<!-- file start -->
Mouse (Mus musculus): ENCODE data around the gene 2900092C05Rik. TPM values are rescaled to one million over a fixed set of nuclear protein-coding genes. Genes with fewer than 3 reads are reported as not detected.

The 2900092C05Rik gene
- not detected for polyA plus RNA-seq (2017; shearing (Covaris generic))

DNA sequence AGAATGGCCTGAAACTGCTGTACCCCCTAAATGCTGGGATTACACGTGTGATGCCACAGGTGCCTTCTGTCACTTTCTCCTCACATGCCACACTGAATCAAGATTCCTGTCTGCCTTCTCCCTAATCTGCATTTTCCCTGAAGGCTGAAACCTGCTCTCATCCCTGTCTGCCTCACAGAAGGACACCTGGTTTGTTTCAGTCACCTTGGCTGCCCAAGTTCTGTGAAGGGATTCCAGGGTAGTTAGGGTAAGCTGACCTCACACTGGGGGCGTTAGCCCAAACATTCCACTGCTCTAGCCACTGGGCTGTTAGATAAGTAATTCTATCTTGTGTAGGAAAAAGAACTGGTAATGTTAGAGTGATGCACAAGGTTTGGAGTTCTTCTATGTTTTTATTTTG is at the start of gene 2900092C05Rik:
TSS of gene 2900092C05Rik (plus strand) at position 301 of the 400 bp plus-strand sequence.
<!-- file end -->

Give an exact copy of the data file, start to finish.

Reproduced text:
Mouse (Mus musculus): ENCODE data around the gene 2900092C05Rik. TPM values are rescaled to one million over a fixed set of nuclear protein-coding genes. Genes with fewer than 3 reads are reported as not detected.

The 2900092C05Rik gene
- not detected for polyA plus RNA-seq (2017; shearing (Covaris generic))

DNA sequence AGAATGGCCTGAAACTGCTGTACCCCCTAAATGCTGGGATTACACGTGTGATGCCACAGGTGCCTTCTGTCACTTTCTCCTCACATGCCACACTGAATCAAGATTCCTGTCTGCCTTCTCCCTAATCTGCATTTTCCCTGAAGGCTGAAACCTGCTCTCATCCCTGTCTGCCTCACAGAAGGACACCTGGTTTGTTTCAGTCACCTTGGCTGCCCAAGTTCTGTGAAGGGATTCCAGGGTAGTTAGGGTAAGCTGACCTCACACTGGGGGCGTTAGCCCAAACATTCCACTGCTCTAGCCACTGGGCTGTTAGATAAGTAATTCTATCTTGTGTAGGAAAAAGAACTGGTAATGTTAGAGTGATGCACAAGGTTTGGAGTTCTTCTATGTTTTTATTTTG is at the start of gene 2900092C05Rik:
TSS of gene 2900092C05Rik (plus strand) at position 301 of the 400 bp plus-strand sequence.